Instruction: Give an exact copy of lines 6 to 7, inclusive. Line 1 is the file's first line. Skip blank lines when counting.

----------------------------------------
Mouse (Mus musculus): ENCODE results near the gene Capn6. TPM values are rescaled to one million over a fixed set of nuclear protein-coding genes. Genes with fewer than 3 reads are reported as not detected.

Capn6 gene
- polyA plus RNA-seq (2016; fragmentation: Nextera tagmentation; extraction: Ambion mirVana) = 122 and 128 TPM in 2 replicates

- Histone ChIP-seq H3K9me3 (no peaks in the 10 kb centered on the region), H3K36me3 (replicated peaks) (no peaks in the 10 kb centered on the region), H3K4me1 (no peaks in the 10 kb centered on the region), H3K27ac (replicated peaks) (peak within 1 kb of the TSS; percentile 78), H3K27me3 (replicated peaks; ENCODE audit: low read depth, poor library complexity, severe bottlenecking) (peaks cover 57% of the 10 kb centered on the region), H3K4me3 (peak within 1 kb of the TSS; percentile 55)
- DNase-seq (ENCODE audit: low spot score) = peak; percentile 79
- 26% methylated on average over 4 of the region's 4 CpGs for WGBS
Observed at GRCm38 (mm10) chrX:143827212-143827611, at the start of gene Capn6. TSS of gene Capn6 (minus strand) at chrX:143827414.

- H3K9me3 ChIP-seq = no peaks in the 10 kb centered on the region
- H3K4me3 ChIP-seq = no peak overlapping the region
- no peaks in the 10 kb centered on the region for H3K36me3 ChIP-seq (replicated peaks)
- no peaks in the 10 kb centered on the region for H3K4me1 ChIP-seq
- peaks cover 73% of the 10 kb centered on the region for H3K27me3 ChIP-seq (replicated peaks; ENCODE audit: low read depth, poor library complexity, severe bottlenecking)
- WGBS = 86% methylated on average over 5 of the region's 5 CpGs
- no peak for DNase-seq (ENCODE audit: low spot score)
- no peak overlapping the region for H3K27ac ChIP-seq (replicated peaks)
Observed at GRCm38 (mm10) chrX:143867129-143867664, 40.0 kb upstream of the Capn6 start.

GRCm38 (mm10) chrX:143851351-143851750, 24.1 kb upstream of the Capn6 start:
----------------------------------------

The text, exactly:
- 26% methylated on average over 4 of the region's 4 CpGs for WGBS
Observed at GRCm38 (mm10) chrX:143827212-143827611, at the start of gene Capn6. TSS of gene Capn6 (minus strand) at chrX:143827414.